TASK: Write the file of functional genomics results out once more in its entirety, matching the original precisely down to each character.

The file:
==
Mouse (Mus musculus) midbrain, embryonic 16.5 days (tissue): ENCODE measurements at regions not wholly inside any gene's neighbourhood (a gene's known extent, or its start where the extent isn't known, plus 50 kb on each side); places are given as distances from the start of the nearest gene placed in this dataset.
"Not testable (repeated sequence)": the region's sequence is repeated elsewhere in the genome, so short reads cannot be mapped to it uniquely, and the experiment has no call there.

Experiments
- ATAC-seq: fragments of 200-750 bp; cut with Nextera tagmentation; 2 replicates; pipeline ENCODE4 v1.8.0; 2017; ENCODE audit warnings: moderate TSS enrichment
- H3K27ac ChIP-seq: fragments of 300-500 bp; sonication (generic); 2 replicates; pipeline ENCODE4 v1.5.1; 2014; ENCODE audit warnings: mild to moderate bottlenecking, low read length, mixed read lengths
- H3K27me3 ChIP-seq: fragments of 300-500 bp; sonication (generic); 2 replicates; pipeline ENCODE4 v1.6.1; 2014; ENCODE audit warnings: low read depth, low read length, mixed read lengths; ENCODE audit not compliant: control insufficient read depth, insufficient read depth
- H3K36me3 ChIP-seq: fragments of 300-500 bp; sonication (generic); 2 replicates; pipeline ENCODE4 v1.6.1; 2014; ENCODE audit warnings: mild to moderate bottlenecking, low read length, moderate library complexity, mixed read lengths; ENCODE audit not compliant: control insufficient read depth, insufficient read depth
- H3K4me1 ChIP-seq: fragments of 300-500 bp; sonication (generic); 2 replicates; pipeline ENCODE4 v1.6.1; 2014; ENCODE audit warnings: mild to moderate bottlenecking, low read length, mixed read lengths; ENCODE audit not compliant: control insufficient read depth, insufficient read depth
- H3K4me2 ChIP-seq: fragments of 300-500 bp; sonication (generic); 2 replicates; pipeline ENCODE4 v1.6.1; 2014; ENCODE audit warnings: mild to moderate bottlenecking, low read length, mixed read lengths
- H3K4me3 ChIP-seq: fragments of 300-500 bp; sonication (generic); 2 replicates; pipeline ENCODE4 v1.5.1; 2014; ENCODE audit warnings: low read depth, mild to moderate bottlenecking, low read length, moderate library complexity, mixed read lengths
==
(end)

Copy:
Mouse (Mus musculus) midbrain, embryonic 16.5 days (tissue): ENCODE measurements at regions not wholly inside any gene's neighbourhood (a gene's known extent, or its start where the extent isn't known, plus 50 kb on each side); places are given as distances from the start of the nearest gene placed in this dataset.
"Not testable (repeated sequence)": the region's sequence is repeated elsewhere in the genome, so short reads cannot be mapped to it uniquely, and the experiment has no call there.

Experiments
- ATAC-seq: fragments of 200-750 bp; cut with Nextera tagmentation; 2 replicates; pipeline ENCODE4 v1.8.0; 2017; ENCODE audit warnings: moderate TSS enrichment
- H3K27ac ChIP-seq: fragments of 300-500 bp; sonication (generic); 2 replicates; pipeline ENCODE4 v1.5.1; 2014; ENCODE audit warnings: mild to moderate bottlenecking, low read length, mixed read lengths
- H3K27me3 ChIP-seq: fragments of 300-500 bp; sonication (generic); 2 replicates; pipeline ENCODE4 v1.6.1; 2014; ENCODE audit warnings: low read depth, low read length, mixed read lengths; ENCODE audit not compliant: control insufficient read depth, insufficient read depth
- H3K36me3 ChIP-seq: fragments of 300-500 bp; sonication (generic); 2 replicates; pipeline ENCODE4 v1.6.1; 2014; ENCODE audit warnings: mild to moderate bottlenecking, low read length, moderate library complexity, mixed read lengths; ENCODE audit not compliant: control insufficient read depth, insufficient read depth
- H3K4me1 ChIP-seq: fragments of 300-500 bp; sonication (generic); 2 replicates; pipeline ENCODE4 v1.6.1; 2014; ENCODE audit warnings: mild to moderate bottlenecking, low read length, mixed read lengths; ENCODE audit not compliant: control insufficient read depth, insufficient read depth
- H3K4me2 ChIP-seq: fragments of 300-500 bp; sonication (generic); 2 replicates; pipeline ENCODE4 v1.6.1; 2014; ENCODE audit warnings: mild to moderate bottlenecking, low read length, mixed read lengths
- H3K4me3 ChIP-seq: fragments of 300-500 bp; sonication (generic); 2 replicates; pipeline ENCODE4 v1.5.1; 2014; ENCODE audit warnings: low read depth, mild to moderate bottlenecking, low read length, moderate library complexity, mixed read lengths